Pulling the U.S.-Russia Relationship Back from the Nuclear Brink
This week U.S. Secretary of State Rex Tillerson meets in Moscow with his Russian counterpart Foreign Minister Sergey Lavrov in the first high-level sit down between the Trump administration and Russia since President Donald Trump’s inauguration.
Though the discussion is likely to be dominated by the Syrian government’s use of chemical weapons last week and its aftermath, the two diplomats should seek to lay the groundwork for Presidents Trump and Vladimir Putin to pursue a series of pragmatic near-term steps to reduce the growing danger posed by nuclear weapons.
Tillerson’s visit to Moscow comes amid a period of significant tension in the bilateral relationship due to the crisis in Ukraine, the buildup and exercising of NATO and Russian military forces in the common border area between the alliance’s easternmost members and Russia, and Russian meddling in the U.S. election. Syria’s use of a banned nerve agent last week, in violation of the Chemical Weapons Convention, and the U.S. decision to attack a Syrian air base with cruise missiles in response, has further muddied the troubled waters.
Despite being Syria’s primary ally and benefactor, Russia has shamefully failed to ensure that Syria is meeting its obligations under the terms of a 2013 agreement brokered by Washington and Moscow not to use chemical weapons and to verifiably eliminate banned chemicals, precursors and associated production facilities.
In Moscow, Tillerson must pressure the Russian leadership to compel its client in Damascus to meet its commitments. This will require Russian support in the UN Security Council for allowing international inspectors to determine the nature and source of last week’s attack, as well as cooperation with the West to remove whatever chemical weapons remain in Syria.
At the same time, the Trump administration must determine what its larger objectives are in Syria and ensure that its policy does not lead to a military confrontation with Russia, which has deployed significant military forces in the country.
Avoiding direct conflict between Washington and Moscow in Syria highlights another important issue that should be on Tillerson and Lavrov’s agenda this week: any confrontation between the two countries, whether in Syria or elsewhere, carries with it the risk of escalation to nuclear war.
As the possessors of over 90 percent of the roughly fifteen thousand nuclear weapons on the planet, the United States and Russia have a special responsibility to maintain a stable strategic relationship and reduce nuclear risks. The two countries have a long history of working together in this area, to the great benefit of global security.
While some meaningful cooperation continues, such as adherence to the 2010 New Strategic Arms Reduction Treaty and implementation of the 2015 Iran nuclear deal, the risks of unbridled nuclear competition are unacceptably high.
Both sides continue to retain nuclear force postures that would allow each country to launch hundreds of weapons within minutes of a decision to do so. The two countries are also in the throes of ambitious, multi-hundred-billion-dollar efforts to sustain and replace their nuclear arsenals at levels that greatly exceed any rational defense requirement. Progress on further nuclear arms-control measures to reduce these bloated stockpiles is on hold, amid U.S. and Russian disagreements about missile defense, advanced conventional weapons and other issues.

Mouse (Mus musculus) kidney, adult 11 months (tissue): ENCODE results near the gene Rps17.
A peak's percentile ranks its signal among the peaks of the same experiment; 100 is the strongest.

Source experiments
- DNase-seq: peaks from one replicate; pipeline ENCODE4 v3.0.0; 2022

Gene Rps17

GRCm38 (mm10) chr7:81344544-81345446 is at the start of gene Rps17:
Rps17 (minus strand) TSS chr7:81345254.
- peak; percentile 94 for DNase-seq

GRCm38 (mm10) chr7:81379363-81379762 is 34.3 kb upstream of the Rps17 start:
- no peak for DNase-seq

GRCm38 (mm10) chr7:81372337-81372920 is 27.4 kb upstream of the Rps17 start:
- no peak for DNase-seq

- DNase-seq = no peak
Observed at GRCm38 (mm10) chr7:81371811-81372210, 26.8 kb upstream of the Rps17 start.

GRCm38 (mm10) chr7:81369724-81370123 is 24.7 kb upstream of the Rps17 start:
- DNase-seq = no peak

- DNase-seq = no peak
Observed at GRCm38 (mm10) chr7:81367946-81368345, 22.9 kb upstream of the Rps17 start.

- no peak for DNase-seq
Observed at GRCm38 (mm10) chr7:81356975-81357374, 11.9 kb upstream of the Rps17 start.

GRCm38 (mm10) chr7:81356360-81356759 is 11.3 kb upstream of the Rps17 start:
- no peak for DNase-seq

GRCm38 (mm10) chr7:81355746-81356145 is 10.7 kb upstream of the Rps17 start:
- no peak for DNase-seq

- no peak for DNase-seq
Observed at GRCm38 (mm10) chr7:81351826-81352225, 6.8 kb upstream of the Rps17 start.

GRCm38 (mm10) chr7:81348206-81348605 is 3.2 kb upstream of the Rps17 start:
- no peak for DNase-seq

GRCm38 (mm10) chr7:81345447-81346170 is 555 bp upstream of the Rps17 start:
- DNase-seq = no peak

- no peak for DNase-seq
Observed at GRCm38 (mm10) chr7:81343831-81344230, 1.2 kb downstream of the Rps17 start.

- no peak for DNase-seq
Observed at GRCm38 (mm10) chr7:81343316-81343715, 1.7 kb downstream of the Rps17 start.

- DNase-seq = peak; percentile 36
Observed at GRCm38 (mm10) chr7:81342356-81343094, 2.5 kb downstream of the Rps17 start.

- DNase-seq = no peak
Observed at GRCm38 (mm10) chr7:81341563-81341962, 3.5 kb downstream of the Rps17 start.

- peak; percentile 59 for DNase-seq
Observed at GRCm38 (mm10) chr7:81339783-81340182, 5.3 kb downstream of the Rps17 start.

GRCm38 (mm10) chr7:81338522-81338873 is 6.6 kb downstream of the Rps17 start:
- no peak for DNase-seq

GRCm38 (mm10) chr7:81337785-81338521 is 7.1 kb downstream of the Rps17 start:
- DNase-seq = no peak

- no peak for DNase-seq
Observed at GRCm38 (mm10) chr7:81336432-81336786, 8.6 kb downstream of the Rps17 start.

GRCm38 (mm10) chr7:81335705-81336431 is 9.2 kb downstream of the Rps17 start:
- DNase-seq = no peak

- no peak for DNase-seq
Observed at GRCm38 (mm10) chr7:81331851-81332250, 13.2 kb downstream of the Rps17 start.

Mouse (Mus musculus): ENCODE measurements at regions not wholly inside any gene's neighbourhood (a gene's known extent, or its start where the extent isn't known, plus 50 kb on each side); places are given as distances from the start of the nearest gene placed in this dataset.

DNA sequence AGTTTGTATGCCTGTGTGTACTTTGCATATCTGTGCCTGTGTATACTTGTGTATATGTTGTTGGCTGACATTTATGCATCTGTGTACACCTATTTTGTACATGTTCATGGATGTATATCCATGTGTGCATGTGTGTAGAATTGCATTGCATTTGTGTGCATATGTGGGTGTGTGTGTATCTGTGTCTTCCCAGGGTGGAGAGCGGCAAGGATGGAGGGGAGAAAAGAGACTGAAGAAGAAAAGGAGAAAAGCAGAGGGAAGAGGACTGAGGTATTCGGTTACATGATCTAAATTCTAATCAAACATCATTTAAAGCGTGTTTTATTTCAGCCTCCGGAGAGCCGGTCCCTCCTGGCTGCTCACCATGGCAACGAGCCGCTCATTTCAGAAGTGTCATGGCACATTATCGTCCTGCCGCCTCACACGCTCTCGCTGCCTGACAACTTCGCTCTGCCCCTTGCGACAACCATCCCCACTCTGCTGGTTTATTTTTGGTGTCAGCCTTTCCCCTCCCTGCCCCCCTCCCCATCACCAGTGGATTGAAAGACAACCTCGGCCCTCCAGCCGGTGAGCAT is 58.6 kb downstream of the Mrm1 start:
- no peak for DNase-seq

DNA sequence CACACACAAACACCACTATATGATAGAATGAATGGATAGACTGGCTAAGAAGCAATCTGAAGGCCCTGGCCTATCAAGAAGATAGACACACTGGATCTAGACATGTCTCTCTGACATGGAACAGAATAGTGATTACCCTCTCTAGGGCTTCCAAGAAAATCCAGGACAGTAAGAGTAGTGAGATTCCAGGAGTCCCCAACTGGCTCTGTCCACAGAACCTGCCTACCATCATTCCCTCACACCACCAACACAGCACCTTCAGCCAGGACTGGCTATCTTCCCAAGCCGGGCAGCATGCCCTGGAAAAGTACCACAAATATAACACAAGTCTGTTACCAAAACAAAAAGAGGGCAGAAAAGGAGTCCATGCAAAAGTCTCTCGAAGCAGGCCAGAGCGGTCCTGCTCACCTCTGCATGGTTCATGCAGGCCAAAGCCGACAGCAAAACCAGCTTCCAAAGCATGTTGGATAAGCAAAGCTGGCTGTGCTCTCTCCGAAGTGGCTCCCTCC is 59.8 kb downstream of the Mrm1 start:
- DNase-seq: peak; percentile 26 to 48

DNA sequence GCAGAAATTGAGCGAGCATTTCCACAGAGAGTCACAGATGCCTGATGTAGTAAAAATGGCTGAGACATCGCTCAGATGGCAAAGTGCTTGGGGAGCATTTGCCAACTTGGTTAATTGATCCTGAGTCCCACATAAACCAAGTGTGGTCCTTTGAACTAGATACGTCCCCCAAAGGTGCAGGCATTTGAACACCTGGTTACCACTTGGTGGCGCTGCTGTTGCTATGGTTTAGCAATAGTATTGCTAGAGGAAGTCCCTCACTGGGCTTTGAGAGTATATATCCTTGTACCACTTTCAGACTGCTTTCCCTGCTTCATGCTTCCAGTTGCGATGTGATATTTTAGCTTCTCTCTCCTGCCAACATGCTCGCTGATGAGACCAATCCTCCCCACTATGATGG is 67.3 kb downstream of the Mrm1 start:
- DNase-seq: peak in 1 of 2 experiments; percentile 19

To make matters worse, the United States has accused Russia of testing and deploying ground-launched cruise missiles in violation of the 1987 Intermediate-Range Nuclear Forces (INF) Treaty. Moscow denies it is violating the agreement, and instead has accused Washington of breaching the accord. In addition, U.S. and NATO officials have expressed concern that Russia is developing new nuclear weapons and lowering the threshold for when it might consider using them.
For its part, the Trump administration has yet to articulate a clear policy toward Russia or strategy to reduce nuclear risks. While President Trump has said he would like to improve relations with Moscow, and that global nuclear weapons inventories should be significantly reduced, he has also pledged to strengthen and expand U.S. nuclear capabilities, denounced New START, and reportedly responded negatively to Putin’s suggestion to extend that treaty.
At their meeting this week, Tillerson and Lavrov should discuss options the two sides can take to reduce the risks of nuclear use, reinforce existing arms-control mechanisms, and eliminate obstacles to new risk-reduction initiatives.
One option is to set the stage for Trump and Putin to issue a joint statement reaffirming the 1985 statement by U.S. president Ronald Reagan and Soviet leader Mikhail Gorbachev that “a nuclear war cannot be won and must never be fought.” The two leaders should also create a new channel for dialogue on issues impacting the bilateral strategic relationship, including missile defense, advanced conventional weapons and offensive cyber capabilities.
Second, Tillerson and Lavrov should begin discussions on extending New START and its verifications provisions by five years, as allowed by the treaty. The agreement, which verifiably caps the deployed strategic nuclear arsenals of each side, has increased in value as the U.S.-Russia relations have deteriorated. Extending the treaty would also facilitate discussions on further reductions in the U.S. and Russian arsenals, which would result in significant cost savings.
Third, the two countries need to work to preserve the INF Treaty. If the compliance concerns threatening the treaty are not resolved, it could unleash a costly new arms race in intermediate-range missiles, which will undermine security in Europe and Asia.